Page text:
MD Stem Cells Announces New Spinal Cord Stem Cell Treatment Combined with Exoskeleton and Virtual Reality

MD Stem Cells coordinates latest technologies to advance stem cell treatment of paraplegia.

Westport, CT, February 12, 2018 --( Spinal cord injury recovery remains the "Holy Grail" of regenerative medicine because many patients suffering spinal cord damage and paralysis are active people experiencing a life changing injury suddenly and without warning. MD Stem Cells has recently obtained institutional review board approval for a new clinical patient treatment study for spinal cord injury using bone marrow derived stem cells (BMSC). It is called the Stem Cell Spinal Cord Injury Exoskeleton and Virtual Reality study or SciExVR for short.

The study uses 6 paraspinal injections of the stem cells in paralyzed patients both at the level of the damaged segment and segments above and below this level combined with intravenous and intranasal stem cells. Additions to this treatment may include exoskeletal mobility or virtual reality visualization to provide additional stimulation in the hoped for regeneration of motor and sensory neurons.

Paraspinal means next to the spinal nerves as they exit the spinal cord. By giving injections not only adjacent to the level of injury but also segments above and below, it is hoped that the axons will have greater regenerative potential. Similarly the axons of the sensory neurons that travel up the spinal cord to the brain and provide touch and other sensation from below the injury may have improved recovery. Following the paraspinal injections, the remaining stem cells are provided intravenously which is in the vein in the arm, and intranasally which is within the nose.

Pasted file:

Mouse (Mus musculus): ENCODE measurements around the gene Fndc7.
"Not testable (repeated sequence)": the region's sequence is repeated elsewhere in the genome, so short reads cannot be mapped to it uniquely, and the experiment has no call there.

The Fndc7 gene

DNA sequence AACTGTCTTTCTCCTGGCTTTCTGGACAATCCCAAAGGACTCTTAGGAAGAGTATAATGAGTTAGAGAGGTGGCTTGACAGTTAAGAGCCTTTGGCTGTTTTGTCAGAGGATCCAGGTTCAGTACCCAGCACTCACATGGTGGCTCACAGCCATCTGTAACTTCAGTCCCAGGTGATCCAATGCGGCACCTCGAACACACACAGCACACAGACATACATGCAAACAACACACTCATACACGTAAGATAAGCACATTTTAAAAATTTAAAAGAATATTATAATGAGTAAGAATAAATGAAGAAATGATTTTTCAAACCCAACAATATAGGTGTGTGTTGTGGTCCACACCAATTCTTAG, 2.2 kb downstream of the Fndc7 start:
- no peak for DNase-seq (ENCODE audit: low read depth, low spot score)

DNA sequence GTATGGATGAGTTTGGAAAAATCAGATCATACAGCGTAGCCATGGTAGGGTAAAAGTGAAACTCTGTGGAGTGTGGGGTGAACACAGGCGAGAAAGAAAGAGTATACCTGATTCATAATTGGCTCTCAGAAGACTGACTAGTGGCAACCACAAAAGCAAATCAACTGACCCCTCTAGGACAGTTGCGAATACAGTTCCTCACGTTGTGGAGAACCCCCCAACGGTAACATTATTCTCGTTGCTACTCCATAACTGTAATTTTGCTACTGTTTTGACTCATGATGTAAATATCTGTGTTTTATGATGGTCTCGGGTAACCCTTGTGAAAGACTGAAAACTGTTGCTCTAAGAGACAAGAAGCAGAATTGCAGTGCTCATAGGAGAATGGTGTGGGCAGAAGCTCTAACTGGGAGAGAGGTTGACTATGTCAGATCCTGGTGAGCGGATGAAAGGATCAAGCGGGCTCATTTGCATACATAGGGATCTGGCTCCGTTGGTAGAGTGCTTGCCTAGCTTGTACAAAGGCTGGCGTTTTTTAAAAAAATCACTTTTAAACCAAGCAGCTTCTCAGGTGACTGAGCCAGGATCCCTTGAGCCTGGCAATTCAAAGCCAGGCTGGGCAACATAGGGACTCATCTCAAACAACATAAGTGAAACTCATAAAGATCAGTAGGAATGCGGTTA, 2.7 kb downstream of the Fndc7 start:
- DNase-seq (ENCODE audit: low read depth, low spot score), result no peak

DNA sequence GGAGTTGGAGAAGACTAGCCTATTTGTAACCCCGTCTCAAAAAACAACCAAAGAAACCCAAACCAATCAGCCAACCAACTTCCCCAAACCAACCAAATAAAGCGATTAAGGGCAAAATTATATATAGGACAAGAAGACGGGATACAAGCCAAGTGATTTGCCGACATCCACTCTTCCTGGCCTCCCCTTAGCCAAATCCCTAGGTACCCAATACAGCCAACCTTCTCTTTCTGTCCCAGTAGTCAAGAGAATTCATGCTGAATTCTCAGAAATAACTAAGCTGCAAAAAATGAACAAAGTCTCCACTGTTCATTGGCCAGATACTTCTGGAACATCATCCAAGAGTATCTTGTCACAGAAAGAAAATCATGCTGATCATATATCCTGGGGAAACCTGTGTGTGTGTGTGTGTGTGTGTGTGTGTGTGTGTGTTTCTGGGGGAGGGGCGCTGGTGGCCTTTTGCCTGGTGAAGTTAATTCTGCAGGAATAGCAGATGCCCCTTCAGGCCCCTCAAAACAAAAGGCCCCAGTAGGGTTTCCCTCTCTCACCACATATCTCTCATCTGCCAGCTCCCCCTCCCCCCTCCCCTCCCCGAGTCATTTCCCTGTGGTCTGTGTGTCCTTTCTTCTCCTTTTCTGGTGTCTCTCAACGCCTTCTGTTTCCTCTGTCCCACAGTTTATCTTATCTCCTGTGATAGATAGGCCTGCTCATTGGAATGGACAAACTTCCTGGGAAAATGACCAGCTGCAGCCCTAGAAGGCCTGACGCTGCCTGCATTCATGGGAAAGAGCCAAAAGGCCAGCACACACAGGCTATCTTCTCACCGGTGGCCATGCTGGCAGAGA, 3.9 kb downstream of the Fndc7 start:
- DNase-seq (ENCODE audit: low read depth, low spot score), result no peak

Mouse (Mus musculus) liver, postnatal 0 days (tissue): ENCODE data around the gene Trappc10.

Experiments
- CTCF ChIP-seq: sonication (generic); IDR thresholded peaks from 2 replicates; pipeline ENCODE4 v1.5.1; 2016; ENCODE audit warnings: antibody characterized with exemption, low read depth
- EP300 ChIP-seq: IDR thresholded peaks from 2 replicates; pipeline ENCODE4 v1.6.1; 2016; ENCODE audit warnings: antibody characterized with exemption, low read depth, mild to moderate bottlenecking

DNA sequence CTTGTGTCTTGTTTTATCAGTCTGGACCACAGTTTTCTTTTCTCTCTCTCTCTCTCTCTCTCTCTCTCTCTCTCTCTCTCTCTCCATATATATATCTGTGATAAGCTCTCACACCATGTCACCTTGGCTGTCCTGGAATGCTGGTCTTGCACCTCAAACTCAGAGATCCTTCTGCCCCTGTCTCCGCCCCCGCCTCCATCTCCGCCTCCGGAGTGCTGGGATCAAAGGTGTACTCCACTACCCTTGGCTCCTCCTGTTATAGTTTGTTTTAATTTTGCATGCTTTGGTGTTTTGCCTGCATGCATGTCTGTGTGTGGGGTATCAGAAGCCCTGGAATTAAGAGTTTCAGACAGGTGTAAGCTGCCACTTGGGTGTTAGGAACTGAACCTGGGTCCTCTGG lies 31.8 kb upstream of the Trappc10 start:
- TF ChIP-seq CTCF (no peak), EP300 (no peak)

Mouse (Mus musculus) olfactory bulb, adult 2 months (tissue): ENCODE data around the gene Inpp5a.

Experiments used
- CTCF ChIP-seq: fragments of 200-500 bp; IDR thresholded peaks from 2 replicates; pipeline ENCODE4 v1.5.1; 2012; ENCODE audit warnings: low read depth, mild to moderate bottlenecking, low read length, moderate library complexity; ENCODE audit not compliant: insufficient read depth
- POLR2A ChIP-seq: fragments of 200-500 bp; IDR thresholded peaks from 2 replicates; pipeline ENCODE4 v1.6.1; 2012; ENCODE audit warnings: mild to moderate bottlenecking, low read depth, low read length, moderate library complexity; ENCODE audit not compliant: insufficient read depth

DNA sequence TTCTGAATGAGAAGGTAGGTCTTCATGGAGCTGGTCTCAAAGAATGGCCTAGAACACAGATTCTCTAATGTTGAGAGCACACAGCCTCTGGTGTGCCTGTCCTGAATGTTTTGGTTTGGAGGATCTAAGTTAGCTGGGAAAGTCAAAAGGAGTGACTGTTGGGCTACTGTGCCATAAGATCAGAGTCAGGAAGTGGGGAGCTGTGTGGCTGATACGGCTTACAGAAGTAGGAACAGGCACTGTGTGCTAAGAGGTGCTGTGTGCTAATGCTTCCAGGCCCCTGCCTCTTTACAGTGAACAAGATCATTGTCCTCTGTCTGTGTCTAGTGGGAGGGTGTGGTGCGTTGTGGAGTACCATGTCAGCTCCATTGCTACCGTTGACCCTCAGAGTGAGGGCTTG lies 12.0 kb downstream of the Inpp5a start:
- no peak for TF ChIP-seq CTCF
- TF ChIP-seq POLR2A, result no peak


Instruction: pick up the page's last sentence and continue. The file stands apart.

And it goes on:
“In pre-clinical models, Bone Marrow Stem Cells (BMSC) given intravenously have been shown to pass through the lungs easily and enter the brain through the paraventricular organs,” explained Dr. Steven Levy, CEO & President of MD Stem Cells, Study Director and developer of SciExVR. “The study also places BMSC intranasal because in pre-clinical models they may enter the brain through the 5th cranial nerves or Trigeminal nerves.”

In some ways even more exciting is the combination of stem cells with Exoskeleton and Virtual Reality technology.

Exoskeleton is the use of supports powered by motors which allows patients with paraplegia to stand and walk. Exoskeleton has been used by itself to make some improvements in function but SciExVR is the first study to seek to combine stem cells with this technology. It is hoped that mechanical stimulation of proprioceptors below the injury, combined with adjacent stimulation of motor neurons in the brain, will augment the stem cell effects.

“Virtual Reality is very exciting because by engaging the brain in the thought of moving the legs, the brain sends signals down any remaining or partially functional motor neurons,” explained Dr. Levy. “The brain and the spinal cord is very adaptable and it is hoped that increasing spinal neuron stimulation through Exoskeleton and Virtual Reality will help increase the stem cells effects. This is the first effort to combine stem cells and VR in a comprehensive clinical study.”

In addition to Stem Cell Spinal Cord Injury Exoskeleton and Virtual Reality (SciExVR) National Clinical Trial for spinal cord injury resulting in paraplegia, MD Stem Cells is the Sponsor of the Stem Cell Ophthalmology Treatment Study II (SCOTS 2), and the Neurology Stem Cell Treatment study (NEST).

Patients interested in treatment in SciExVR, SCOTS 2, or NEST may contact MD Stem Cells by email - - by phone 203-423-9494 or by visiting the website and using the Contact Us page. All studies may be reviewed on and typing in the name of the study or the NCT number. Please follow us on Twitter for updates about stem cell treatments.
MD Stem Cells
Steven Levy MD